Nominal health spending in the United States grew 4.4% in 2008, to $2.3 trillion or $7,681 per person. This was the slowest rate of growth since the Centers for Medicare & Medicaid Services started officially tracking expenditures in 1960, yet once again outpaced nominal GDP growth (2.6% in 2008). This brings health care spending to 16.2% of GDP. In 2003 the total health care spending was 15.3% of GDP.
The huge amount being spent continues to grow to an even larger percentage of GDP every year. The damage to the economy of the dysfunctional health care system in the USA is huge. For comparison the total GDP per person in China is $5,970 (the closest total country per capita GDP, to the health care spending per capita in the USA, is Thailand at $7,703 – World Bank data). The average spending by OECD countries (Europe/USA/Japan…) was $2,966 per person in 2007 (the USA was at $7,290). In 2007 Canada spent $3,895; France $3,601; UK $2,992; Japan $2,581.
- Hospital spending in 2008 grew 4.5% to $718 billion, compared to 5.9% in 2007, the slowest rate of increase since 1998.
- Physician and clinical services’ spending increased 5.0% in 2008 to $496 billion, a deceleration from 5.8% in 2007.
- Retail prescription drug spending growth also decelerated to 3.2% in 2008 as per capita use of prescription medications declined slightly, mainly due to impacts of the recession, a low number of new product introductions, and safety and efficacy concerns. Drug prices increased 2.5% in 2008.
- Spending growth for both nursing home and home health services decelerated in 2008. For nursing homes, spending grew 4.6% in 2008 compared to 5.8% in 2007.
- Total health care spending by public programs, such as Medicare and Medicaid, grew 6.5% in 2008, the same rate as in 2007.
- Health care spending by private sources of funds grew only 2.6% in 2008 compared to 5.6 percent in 2007.
- Private health insurance premiums grew 3.1% in 2008, a deceleration from 4.4% in 2007. Remember many people lost their jobs and did without insurance. Doing so results in reduced spending on health insurance but is far from a good sign.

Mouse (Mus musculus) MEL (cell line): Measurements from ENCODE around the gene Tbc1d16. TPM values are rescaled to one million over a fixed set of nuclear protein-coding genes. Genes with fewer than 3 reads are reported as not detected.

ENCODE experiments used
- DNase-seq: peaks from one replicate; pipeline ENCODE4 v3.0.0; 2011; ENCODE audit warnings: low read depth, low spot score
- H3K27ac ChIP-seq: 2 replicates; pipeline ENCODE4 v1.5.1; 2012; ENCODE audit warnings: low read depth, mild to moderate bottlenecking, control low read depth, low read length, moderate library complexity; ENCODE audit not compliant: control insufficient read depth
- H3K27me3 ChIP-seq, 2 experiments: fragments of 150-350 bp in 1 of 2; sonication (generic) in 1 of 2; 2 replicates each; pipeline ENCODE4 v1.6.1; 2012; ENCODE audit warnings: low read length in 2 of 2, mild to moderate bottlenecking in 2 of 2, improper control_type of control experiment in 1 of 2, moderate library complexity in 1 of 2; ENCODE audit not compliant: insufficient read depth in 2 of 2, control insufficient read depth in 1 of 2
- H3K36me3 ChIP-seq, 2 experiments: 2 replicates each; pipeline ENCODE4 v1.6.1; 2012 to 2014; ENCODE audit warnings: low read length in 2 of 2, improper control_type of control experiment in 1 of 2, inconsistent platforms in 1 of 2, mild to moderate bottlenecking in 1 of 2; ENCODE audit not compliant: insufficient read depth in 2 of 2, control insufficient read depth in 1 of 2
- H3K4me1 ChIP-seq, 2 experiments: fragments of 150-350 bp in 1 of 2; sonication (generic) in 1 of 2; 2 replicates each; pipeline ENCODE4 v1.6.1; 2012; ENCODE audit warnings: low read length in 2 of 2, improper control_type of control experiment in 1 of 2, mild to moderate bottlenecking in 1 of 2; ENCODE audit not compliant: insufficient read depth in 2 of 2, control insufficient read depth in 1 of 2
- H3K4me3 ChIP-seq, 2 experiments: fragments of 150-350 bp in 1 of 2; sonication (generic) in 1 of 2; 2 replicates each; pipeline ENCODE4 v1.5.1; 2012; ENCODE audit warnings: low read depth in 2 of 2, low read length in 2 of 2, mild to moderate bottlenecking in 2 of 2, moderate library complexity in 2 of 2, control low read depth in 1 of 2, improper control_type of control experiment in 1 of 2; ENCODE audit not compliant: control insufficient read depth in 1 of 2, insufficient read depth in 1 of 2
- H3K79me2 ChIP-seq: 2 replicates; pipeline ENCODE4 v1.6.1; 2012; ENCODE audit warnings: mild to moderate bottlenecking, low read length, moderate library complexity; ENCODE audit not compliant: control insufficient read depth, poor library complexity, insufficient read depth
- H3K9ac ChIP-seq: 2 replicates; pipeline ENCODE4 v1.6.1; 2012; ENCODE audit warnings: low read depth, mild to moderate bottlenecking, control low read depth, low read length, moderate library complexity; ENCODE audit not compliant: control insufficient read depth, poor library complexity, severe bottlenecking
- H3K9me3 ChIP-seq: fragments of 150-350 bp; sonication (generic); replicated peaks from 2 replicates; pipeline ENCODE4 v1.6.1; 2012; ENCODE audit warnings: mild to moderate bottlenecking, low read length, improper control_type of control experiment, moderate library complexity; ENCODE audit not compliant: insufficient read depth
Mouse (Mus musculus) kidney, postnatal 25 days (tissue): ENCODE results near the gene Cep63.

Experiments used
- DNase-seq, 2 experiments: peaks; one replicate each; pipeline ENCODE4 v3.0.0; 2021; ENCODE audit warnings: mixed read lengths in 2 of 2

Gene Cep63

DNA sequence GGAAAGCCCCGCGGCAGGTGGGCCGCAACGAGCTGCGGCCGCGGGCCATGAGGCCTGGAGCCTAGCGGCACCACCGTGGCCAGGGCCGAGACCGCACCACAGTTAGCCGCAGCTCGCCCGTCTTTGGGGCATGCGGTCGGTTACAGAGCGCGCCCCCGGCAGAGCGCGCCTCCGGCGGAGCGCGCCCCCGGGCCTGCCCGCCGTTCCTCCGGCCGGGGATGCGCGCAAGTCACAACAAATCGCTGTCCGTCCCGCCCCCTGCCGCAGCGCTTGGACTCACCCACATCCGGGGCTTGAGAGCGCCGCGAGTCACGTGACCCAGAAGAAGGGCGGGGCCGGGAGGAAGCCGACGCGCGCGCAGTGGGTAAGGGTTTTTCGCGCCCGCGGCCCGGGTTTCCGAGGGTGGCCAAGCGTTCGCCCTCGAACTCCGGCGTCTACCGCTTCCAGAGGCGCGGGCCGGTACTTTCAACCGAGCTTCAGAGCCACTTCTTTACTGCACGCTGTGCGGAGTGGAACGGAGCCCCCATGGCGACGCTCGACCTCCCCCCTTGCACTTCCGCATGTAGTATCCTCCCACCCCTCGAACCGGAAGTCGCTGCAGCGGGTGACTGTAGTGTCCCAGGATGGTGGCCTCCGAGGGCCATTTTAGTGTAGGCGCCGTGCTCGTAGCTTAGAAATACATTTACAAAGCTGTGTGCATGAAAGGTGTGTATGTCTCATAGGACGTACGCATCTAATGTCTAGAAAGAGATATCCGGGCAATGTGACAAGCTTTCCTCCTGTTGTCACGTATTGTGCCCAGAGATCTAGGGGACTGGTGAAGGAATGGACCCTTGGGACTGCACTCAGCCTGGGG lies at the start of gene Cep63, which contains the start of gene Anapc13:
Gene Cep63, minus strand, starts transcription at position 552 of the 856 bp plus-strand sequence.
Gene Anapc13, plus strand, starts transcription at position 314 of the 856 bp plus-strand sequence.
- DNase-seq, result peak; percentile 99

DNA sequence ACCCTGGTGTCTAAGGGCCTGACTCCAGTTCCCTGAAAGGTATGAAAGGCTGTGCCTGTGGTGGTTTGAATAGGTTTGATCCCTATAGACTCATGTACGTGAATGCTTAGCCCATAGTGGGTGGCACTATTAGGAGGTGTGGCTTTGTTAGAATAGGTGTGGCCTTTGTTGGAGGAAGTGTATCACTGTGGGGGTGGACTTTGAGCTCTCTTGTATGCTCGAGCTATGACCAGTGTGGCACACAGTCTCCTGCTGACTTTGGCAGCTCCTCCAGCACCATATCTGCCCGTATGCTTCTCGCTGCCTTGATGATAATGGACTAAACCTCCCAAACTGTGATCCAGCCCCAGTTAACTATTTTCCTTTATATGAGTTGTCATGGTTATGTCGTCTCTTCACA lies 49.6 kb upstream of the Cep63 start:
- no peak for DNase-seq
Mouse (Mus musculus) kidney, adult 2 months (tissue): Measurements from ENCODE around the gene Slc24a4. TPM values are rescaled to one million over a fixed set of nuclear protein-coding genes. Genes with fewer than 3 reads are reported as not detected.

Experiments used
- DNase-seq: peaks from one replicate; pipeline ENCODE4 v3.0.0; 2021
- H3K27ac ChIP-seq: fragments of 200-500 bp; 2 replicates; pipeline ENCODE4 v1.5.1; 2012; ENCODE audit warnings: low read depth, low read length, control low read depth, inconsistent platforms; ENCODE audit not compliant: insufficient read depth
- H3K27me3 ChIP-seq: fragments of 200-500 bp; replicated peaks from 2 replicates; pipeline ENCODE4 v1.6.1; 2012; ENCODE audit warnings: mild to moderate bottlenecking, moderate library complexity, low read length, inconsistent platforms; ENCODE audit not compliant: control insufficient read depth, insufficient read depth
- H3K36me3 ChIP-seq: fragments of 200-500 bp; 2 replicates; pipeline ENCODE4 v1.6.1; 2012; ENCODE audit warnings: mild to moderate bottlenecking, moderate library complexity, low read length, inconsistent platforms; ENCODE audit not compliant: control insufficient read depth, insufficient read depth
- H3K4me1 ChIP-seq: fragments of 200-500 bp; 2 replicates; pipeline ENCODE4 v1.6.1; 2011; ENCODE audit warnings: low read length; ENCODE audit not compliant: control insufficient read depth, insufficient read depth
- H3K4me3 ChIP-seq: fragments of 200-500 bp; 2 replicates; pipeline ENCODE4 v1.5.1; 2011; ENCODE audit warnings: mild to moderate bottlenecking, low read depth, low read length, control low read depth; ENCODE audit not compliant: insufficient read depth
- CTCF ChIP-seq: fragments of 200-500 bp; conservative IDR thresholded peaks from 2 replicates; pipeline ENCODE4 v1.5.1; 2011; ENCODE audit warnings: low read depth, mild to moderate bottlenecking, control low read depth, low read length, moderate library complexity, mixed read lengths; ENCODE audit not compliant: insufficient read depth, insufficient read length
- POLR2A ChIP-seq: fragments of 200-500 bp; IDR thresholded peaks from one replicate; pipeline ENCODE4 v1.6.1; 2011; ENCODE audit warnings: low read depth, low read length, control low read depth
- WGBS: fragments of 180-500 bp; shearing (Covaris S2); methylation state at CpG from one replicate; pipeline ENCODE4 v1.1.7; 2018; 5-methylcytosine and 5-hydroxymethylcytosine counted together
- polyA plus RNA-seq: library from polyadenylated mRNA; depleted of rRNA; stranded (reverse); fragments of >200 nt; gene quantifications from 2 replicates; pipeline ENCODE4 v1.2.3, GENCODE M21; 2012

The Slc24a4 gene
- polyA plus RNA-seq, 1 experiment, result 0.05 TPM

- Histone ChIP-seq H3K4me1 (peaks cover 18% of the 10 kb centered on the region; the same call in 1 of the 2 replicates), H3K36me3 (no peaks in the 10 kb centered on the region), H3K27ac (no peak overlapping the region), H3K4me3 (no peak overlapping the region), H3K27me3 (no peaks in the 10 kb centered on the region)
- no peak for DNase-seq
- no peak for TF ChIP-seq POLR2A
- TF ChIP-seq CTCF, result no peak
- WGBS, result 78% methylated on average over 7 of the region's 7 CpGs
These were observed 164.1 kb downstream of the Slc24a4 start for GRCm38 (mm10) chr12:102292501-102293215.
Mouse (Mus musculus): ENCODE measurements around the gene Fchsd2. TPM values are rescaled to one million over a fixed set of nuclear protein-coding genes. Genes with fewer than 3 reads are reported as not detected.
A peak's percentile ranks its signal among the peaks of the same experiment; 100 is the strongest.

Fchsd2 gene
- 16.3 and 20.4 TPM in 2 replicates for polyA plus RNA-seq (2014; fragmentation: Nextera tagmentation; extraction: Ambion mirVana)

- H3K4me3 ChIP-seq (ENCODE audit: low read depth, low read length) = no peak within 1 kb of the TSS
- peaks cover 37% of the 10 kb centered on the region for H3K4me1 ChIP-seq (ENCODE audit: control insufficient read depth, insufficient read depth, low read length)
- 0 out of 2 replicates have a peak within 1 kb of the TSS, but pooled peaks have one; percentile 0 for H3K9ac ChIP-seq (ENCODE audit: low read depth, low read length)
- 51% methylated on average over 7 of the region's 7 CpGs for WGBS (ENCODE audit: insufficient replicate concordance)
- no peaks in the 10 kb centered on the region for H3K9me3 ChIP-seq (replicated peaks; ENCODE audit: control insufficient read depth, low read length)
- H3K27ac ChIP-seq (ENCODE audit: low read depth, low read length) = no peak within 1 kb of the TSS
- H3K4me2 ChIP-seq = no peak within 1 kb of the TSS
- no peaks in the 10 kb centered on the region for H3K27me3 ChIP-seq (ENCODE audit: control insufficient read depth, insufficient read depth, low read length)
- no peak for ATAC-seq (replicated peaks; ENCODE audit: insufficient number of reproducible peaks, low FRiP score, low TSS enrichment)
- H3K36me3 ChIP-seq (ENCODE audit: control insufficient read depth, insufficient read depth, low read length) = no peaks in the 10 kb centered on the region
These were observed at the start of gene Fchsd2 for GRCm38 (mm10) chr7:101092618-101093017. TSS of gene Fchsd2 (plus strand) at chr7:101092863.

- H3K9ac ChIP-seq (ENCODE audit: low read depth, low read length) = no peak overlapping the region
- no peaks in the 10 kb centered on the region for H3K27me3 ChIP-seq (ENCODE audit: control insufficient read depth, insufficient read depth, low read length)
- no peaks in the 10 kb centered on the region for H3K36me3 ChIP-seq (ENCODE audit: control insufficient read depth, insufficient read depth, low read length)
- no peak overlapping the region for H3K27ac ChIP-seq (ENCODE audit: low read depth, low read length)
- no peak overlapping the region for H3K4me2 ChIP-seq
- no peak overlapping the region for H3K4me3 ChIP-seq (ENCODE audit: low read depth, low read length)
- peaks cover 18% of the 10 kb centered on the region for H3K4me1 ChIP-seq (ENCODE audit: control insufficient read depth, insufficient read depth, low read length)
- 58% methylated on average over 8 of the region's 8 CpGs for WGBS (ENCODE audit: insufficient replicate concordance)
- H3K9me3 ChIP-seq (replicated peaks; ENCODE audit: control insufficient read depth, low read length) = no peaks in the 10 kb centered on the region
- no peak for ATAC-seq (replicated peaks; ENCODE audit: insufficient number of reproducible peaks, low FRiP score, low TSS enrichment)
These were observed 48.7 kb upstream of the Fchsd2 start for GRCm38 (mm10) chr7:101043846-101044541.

- Home health care spending growth decelerated from 11.8% in 2007 to 9.0% in 2008. Expenditures reached $64.7 billion in 2008. You can understand why investors (and companies) are looking to invest in home health care.
At the aggregate level, the shares of financing for health services and supplies by businesses (23%), households (31%), other private sponsors (3%), and governments (42%) have remained relatively steady over time. Between 2007 and 2008; however, the federal government share increased significantly (from 23 to 25%), while the state and local government share declined (from 18 to 17%).
Decades ago Dr. Deming included excessive health care costs as one of the seven deadly diseases of western management. We have only seen the problem get worse. Finally it seems that a significant number of people are in agreement that the system is broken.
I truly do not understand how the USA continues to subsidies those special interest in favor of the current obviously broken system. How people can possible claim the USA is so bad at health care we can’t possible just pay say 20% more per person to get results no better than other countries. We are not comparing the USA to some idealized dream system. We are comparing it to government run programs that are amazingly cheaper and have at least equal (often better) performance measures.
Do these special interests really expect us to accept that the USA system requires us to pay 243% of the OECD average for worse outcome measures? And even then, tens of millions of people’s lives caused great distress due to the lack of health care or financial ruin due to health care costs they must pay out of pocket? The apologist for the special interests have had decades to fix this system. We can’t afford to keep letting them distort our economy for their benefit. They have had decades to make gains. We need to stop letting the special interests delay and start adopting sensible solutions now.
Related: USA Spent $2.2 Trillion on Health Care in 2007 – International Health Care System Performance – Resources to Help Improve the Health Care System – Applying Disruptive Thinking to the Health Care Crisis